The bright band in this image is a cross-section of a massive new ring discovered around Saturn, a cold, diffuse and incredibly thick band of material orbiting the planet 3.7 million miles out…..much farther out than any of the other rings and farther away even than most of Saturn’s moons.
The ring is so thick, 20 Saturns could be stacked top to bottom in its vertical height.
Effectively invisible due to its diffuse nature and low reflectivity in the dim light at Saturn’s distance from the sun, the ring was discovered by the Spitzer Space Telescope, which is sensitive to infrared light emitted by heat. Although cold – minus 316º F – the ring particles still emit enough heat to be detectable by Spitzer’s sensitive instruments.
“The particles are so far apart that if you were to stand in the ring, you wouldn’t even know it.”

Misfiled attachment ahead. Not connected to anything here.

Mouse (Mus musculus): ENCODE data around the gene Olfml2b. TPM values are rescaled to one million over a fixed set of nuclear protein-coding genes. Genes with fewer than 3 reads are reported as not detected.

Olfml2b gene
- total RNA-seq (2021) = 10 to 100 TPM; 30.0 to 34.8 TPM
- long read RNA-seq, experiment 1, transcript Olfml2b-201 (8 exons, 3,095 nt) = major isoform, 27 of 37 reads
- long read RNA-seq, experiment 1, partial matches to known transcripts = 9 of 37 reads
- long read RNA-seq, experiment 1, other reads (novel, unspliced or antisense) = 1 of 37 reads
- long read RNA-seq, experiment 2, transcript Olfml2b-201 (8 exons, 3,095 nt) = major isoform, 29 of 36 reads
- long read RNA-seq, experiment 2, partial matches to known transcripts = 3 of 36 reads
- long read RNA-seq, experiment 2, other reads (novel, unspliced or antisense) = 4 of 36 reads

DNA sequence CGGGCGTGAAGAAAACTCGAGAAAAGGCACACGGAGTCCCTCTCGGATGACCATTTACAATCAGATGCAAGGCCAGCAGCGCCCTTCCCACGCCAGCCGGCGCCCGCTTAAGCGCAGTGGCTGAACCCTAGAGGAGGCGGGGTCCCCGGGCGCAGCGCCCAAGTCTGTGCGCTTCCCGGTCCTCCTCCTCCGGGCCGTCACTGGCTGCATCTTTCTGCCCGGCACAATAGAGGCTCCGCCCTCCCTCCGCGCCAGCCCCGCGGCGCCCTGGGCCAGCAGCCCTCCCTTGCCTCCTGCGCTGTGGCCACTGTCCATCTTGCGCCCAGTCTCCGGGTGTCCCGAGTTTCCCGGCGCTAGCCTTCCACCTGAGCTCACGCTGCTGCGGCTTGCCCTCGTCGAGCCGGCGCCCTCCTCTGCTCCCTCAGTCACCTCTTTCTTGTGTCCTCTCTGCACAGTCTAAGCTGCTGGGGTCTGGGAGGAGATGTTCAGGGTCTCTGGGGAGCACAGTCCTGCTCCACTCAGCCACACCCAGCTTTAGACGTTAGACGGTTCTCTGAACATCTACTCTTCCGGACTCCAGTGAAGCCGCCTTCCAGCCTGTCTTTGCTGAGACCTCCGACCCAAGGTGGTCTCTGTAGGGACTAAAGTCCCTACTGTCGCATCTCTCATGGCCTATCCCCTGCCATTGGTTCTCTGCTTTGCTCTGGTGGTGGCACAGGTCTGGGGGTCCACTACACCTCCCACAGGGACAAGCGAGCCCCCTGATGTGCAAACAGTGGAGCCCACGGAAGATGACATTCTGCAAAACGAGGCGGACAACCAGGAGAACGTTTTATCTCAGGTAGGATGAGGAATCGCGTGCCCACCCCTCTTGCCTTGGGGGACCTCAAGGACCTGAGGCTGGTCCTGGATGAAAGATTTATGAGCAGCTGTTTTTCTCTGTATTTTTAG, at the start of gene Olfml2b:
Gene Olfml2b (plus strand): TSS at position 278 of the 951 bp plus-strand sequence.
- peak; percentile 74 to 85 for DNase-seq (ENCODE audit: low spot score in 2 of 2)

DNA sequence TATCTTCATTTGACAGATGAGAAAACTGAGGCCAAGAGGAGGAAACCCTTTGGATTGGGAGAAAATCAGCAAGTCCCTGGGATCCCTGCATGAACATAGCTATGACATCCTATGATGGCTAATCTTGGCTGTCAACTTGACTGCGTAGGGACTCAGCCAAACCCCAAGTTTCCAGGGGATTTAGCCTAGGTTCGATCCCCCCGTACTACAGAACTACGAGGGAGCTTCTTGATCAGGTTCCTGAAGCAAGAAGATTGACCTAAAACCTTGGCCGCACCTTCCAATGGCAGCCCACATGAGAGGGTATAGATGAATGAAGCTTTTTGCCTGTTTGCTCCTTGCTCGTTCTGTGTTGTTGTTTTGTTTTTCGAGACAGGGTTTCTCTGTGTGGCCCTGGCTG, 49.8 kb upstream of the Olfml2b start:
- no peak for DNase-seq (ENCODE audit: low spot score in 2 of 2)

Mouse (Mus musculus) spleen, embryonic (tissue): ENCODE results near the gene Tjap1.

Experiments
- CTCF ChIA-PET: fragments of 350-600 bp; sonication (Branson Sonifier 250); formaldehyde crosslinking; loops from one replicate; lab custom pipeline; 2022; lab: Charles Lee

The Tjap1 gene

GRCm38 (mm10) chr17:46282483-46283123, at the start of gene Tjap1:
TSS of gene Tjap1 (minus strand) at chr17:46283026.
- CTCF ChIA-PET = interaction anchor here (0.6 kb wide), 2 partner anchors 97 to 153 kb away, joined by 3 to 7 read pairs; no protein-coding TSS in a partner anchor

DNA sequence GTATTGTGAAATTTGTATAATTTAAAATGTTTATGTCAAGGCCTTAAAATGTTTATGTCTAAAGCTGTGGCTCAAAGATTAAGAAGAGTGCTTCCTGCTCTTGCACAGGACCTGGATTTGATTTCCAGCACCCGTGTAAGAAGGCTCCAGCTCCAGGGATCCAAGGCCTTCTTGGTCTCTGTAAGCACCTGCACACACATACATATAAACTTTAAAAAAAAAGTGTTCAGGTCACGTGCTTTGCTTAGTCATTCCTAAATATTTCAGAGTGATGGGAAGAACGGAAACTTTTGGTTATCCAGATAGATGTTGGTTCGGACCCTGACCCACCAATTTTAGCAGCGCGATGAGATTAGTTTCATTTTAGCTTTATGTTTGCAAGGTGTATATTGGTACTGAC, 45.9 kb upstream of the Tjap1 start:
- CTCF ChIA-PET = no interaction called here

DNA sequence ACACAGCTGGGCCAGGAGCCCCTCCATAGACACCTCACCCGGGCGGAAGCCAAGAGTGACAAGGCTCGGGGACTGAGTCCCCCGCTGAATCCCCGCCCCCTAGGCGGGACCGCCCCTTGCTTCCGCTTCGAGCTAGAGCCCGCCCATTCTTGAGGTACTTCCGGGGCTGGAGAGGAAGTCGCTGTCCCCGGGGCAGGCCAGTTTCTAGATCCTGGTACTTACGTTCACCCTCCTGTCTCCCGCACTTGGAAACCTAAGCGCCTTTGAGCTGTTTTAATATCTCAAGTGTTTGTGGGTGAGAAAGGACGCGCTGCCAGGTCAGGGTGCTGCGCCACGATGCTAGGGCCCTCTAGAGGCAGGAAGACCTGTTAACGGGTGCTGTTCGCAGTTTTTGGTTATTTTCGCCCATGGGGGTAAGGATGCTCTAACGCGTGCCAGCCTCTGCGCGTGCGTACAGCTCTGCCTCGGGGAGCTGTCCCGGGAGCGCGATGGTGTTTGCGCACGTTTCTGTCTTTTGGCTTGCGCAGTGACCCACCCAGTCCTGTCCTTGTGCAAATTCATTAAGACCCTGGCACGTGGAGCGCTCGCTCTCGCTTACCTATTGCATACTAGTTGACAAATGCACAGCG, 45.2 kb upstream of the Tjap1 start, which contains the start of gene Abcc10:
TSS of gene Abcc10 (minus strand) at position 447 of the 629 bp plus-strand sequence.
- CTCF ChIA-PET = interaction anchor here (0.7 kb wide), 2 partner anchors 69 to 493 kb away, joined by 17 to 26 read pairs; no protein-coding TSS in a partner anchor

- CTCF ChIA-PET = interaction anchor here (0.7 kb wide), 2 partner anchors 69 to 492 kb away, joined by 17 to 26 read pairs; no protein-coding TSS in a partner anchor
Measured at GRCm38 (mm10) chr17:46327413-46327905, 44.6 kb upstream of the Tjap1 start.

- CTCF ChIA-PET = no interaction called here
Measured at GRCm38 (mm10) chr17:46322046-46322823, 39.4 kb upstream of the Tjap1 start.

– Anne Verbiscer, astronomer at the University of Virginia
Saturn’s moon Phoebe orbits within this newly-discovered disc. The dark, battered moon, orbiting Saturn in a retrograde orbit, is most likely a captured object from the outer depths of the solar system. Collisions between it and ill-fated comets over the millennia may be the source of this ring’s material.
It’s also suspected that this ring may also be the cause of the mysterious dark coating over one-half of Iapetus’ surface. Scientists have been hypothesizing about the reason behind the moon’s two-toned coloration for decades. It’s now looking like it may be the result of dark material from this hazy ring being drawn into nearby Iapetus’ orbit and striking the leading side of the moon.
Iapetus orbits Saturn in a more common prograde direction, as opposed to both Phoebe and the new ring. The material would strike it from the opposite direction, like “bugs on a windshield”.
The discovery of this huge ring was made last May, before the Spitzer telescope ran out of its coolant.
Image credit: NASA/JPL-Caltech/Univ. of Virginia
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